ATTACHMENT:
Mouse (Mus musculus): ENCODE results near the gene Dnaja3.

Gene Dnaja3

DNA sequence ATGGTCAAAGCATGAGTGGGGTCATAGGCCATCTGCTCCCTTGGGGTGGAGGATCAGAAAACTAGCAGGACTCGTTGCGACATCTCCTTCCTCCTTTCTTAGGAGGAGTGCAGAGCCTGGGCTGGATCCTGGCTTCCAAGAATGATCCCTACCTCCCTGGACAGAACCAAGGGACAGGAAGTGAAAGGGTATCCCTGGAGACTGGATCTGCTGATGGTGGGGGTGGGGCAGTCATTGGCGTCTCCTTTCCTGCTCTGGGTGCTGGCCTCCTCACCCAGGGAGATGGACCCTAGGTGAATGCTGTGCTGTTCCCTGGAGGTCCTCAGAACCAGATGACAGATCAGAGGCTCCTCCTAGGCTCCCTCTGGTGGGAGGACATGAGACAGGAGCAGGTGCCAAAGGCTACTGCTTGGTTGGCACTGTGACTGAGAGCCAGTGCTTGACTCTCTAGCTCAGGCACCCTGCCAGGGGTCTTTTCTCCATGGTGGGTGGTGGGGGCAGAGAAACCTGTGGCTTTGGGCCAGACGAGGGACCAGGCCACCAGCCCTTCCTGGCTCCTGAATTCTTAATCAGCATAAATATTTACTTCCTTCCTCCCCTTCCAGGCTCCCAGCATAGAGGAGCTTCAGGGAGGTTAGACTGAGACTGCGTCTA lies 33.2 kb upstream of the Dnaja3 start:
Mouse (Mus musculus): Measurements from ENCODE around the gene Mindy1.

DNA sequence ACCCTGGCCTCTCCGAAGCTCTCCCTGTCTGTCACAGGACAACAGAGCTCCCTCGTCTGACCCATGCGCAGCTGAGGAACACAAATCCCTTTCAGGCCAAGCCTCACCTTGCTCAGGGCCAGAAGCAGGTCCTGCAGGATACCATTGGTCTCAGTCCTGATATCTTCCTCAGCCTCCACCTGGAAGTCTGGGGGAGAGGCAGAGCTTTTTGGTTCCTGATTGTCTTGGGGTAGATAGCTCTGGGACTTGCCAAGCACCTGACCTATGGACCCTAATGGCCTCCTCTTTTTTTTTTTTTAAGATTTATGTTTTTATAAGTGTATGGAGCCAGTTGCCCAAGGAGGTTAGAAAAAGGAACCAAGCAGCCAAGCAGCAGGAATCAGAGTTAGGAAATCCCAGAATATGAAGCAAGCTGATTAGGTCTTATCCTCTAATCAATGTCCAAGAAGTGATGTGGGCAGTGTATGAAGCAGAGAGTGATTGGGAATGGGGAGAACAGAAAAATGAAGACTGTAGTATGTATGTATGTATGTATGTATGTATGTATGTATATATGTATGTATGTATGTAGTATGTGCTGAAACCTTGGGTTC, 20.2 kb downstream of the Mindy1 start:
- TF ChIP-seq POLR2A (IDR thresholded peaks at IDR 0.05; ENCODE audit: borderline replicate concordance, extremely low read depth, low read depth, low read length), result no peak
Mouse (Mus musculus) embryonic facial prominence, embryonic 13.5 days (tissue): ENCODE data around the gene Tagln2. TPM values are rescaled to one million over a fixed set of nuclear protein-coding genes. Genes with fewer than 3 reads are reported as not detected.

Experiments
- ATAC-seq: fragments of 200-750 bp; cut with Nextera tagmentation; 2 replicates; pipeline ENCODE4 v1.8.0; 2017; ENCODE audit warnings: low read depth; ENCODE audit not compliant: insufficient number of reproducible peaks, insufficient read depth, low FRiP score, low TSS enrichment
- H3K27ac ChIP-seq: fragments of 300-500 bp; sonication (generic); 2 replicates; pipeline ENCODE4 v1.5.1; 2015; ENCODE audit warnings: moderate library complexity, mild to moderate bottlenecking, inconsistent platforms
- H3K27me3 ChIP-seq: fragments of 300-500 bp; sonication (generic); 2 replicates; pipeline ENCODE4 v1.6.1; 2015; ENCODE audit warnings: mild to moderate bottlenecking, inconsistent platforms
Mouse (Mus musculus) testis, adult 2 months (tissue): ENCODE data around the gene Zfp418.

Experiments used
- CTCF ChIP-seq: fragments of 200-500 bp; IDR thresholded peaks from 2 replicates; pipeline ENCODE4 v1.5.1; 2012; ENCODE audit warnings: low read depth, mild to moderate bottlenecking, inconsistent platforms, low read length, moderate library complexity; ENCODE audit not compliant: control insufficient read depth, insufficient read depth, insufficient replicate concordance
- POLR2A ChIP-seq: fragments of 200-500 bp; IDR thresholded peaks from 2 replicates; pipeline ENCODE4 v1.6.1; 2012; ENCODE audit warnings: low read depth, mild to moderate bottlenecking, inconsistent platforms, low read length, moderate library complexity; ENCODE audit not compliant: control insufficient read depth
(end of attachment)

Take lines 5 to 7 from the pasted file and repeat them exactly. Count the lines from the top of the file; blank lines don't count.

DNA sequence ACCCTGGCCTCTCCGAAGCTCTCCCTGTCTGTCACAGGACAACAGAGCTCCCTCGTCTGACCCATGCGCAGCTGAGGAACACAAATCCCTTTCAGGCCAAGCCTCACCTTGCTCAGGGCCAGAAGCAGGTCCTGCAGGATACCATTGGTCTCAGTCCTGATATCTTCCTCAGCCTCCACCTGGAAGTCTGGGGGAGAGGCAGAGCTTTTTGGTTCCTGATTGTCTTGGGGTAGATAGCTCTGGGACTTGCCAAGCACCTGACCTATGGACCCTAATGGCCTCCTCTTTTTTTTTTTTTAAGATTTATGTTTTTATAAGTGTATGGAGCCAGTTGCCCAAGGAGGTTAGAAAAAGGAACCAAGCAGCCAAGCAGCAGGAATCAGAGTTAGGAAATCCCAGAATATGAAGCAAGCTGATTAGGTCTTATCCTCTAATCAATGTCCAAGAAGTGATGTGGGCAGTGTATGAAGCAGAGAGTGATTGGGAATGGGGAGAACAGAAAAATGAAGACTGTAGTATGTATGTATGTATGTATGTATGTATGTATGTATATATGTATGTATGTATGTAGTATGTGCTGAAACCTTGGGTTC, 20.2 kb downstream of the Mindy1 start:
- TF ChIP-seq POLR2A (IDR thresholded peaks at IDR 0.05; ENCODE audit: borderline replicate concordance, extremely low read depth, low read depth, low read length), result no peak
Mouse (Mus musculus) embryonic facial prominence, embryonic 13.5 days (tissue): ENCODE data around the gene Tagln2. TPM values are rescaled to one million over a fixed set of nuclear protein-coding genes. Genes with fewer than 3 reads are reported as not detected.